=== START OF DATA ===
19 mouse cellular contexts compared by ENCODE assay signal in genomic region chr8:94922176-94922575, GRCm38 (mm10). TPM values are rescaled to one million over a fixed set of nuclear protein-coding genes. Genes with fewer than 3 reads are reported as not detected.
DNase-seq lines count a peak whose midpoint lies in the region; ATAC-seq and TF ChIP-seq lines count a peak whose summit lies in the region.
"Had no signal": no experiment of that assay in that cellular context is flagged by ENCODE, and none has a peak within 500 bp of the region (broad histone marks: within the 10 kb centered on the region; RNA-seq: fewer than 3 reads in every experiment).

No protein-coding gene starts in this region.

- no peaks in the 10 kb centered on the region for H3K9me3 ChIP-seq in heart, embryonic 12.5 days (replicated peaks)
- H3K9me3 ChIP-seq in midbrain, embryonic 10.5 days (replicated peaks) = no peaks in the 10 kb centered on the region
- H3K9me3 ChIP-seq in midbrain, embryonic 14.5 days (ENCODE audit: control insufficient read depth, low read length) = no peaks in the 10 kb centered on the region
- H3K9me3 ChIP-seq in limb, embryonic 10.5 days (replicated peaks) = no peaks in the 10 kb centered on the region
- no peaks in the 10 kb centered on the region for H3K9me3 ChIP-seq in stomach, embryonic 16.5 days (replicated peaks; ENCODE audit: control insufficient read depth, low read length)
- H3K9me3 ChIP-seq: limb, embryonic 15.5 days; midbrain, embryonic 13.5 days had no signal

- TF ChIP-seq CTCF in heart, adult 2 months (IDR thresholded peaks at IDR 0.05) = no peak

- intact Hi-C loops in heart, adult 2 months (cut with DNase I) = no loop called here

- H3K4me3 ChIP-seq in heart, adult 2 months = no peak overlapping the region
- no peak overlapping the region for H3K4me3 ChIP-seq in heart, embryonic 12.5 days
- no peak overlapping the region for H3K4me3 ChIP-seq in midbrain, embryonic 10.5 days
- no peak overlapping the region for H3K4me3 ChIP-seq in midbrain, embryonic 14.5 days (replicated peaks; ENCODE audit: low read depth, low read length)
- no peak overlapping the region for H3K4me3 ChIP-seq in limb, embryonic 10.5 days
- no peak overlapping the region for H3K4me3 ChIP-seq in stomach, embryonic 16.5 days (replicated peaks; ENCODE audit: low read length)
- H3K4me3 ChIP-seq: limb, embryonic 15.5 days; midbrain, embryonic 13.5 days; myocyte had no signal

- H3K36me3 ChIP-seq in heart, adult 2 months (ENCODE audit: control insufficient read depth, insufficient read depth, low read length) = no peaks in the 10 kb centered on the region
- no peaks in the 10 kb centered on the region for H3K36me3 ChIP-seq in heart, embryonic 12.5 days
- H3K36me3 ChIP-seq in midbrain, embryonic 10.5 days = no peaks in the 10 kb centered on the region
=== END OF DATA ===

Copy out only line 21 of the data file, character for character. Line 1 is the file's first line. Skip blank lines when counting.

- no peaks in the 10 kb centered on the region for H3K36me3 ChIP-seq in heart, embryonic 12.5 days